A bucket of water is quick and easy.
This year’s drought has caused many water sources to dry up, leaving wildlife looking for new ones. If you decide to leave some water out, make sure it is weighted at the bottom (a large stone will do the trick) and has a limb or branch in it. Placing these water sources at the base of trees or beside large shrubs allows animals to have plenty of hiding places and escape routes while they’re trying to get a drink.
Consider leaving leaf litter!
Another wildlife-friendly fall practice is letting the leaves stay where they fall, instead of raking them up and sending them to the landfill.
Here are a few of the many benefits:
- Leaves add organic matter back to the soil.
- They provide shelter and trap moisture for insects and amphibians that depend on leaf litter to survive the winter and reproduce.
- Leaves also provide an ideal habitat for the microorganisms that are essential to healthy soil.
- Birds and mammals rely on leaves for their nesting material, and having a warm, well-insulated nest is critical for surviving winter.
- Fallen leaves provide temporary, miniature pools; squirrels, chipmunks and songbirds can grab a drink from a perfectly curled leaf after a rain event.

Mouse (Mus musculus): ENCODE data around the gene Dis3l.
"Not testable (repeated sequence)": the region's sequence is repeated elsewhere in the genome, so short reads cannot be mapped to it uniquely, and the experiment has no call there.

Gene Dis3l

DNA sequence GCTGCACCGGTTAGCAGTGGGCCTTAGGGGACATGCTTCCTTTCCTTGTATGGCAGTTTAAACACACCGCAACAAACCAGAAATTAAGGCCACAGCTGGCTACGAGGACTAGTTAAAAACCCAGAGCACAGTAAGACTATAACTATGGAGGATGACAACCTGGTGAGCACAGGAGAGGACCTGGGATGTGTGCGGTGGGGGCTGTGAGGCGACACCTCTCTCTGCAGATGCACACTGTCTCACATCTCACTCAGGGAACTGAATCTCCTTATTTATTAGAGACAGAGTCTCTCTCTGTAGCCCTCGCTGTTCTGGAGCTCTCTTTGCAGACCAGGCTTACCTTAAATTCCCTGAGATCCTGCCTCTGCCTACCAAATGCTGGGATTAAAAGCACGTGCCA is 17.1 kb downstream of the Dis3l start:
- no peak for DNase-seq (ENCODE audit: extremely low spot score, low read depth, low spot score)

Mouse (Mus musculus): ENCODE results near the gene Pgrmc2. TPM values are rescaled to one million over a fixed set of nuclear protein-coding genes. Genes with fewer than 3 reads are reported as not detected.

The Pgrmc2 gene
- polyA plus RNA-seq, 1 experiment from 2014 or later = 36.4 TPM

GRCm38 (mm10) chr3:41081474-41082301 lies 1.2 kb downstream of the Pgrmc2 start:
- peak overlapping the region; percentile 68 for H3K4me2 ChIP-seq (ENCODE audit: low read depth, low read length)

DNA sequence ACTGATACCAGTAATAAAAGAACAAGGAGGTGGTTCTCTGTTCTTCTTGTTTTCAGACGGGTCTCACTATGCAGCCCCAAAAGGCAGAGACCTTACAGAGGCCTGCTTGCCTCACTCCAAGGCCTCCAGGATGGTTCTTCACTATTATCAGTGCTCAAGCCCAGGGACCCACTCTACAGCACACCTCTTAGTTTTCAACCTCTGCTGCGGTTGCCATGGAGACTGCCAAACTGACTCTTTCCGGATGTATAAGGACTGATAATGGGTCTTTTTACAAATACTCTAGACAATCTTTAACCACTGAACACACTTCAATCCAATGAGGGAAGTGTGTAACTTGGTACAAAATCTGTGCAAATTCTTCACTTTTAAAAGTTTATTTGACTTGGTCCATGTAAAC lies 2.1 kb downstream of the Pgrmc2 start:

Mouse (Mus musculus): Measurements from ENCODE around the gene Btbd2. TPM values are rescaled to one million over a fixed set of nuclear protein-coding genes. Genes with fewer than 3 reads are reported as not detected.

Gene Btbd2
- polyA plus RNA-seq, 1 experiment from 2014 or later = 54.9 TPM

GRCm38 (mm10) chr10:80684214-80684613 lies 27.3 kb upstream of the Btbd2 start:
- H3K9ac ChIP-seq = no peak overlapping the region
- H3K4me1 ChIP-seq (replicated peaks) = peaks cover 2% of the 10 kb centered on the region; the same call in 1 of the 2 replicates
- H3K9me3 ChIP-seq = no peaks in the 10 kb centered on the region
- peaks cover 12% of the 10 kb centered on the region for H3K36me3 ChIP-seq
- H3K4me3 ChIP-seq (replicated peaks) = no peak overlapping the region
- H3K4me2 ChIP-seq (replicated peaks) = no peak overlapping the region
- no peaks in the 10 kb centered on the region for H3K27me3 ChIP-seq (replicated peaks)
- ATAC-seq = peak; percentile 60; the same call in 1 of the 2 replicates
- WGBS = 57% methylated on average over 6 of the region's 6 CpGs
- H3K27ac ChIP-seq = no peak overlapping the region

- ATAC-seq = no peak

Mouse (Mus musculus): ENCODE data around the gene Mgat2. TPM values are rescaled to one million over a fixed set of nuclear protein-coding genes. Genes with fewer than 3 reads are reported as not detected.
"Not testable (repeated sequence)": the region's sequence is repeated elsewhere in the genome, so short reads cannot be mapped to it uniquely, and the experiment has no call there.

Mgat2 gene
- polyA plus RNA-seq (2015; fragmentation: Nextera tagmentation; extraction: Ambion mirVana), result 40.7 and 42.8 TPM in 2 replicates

- Leaves offer hiding places from both predators and the cool, dry air of fall.
Keep the leaves and your grass, too…
Many folks worry that an excess amount of leaves will smother their grass, leaving unsightly dead patches in their lawn. A thick layer of leaves can quickly be reduced by mowing them into smaller pieces. You don’t need a fancy mower to do this, simply mow over the leaves a couple times. This is enough to break down larger leaves to a fine, effective mulch that will decompose faster, adding organic matter back to the lawn.
If you’re considering raking up the leaves to keep your yard “tidy”, consider raking them into your compost pile or garden beds, where they can serve as a “natural mulch” by retaining moisture and releasing nutrients back into the soil as they decompose.
For more information on the benefits of leaf litter, you can visithttp://blog.nwf.org/2013/11/6-excuses-to-avoid-yard-work-this-fall/.